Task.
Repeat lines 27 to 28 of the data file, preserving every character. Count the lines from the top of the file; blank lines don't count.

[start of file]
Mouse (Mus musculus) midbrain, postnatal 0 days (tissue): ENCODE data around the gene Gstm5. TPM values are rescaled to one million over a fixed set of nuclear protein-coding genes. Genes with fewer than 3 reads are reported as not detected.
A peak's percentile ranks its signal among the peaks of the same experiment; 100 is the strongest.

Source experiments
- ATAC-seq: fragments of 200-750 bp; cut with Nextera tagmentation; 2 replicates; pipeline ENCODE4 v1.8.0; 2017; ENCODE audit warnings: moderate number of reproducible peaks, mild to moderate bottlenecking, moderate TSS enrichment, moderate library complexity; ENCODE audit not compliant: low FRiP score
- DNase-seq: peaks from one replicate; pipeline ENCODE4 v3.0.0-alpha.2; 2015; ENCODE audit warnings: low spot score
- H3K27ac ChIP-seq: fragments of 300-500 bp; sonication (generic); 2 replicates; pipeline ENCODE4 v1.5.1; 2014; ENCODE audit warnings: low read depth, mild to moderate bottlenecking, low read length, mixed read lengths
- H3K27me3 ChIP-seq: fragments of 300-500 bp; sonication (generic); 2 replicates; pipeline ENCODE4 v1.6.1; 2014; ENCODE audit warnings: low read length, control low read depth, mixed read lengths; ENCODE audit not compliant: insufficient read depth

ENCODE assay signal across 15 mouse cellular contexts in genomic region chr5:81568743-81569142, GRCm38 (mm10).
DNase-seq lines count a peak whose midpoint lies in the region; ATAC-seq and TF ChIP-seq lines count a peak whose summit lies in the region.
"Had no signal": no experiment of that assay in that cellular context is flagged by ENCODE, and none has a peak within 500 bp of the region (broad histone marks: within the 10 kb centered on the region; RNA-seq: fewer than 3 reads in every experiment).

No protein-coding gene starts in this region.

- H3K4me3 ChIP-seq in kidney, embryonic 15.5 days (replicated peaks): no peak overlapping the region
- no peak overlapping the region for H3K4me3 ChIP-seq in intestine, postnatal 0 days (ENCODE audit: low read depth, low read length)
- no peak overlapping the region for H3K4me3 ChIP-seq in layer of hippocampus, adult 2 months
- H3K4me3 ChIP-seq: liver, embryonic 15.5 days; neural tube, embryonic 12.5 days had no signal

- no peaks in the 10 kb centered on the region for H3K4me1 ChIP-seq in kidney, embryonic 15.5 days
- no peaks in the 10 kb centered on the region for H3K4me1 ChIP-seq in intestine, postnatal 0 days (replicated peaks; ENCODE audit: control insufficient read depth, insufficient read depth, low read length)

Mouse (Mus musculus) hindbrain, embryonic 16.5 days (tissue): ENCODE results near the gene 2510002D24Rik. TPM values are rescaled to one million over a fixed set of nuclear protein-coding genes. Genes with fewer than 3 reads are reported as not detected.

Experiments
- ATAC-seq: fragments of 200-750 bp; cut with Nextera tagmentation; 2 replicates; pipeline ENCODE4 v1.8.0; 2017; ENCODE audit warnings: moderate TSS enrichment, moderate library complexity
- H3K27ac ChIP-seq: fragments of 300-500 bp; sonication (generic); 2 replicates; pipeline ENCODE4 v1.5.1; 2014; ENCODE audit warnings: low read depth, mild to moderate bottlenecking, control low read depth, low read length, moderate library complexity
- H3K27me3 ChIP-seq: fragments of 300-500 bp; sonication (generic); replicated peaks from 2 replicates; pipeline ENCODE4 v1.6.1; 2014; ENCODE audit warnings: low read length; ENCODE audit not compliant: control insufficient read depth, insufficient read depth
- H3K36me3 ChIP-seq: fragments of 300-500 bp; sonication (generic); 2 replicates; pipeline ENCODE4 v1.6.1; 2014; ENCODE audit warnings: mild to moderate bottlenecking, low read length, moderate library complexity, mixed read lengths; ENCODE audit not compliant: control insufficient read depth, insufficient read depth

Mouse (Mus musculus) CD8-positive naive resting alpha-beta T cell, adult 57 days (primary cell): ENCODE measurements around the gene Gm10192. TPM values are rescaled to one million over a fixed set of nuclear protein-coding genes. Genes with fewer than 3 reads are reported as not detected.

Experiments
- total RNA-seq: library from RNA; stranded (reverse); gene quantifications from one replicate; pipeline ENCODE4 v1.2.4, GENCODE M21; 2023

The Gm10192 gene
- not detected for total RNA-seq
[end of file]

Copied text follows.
The Gm10192 gene
- not detected for total RNA-seq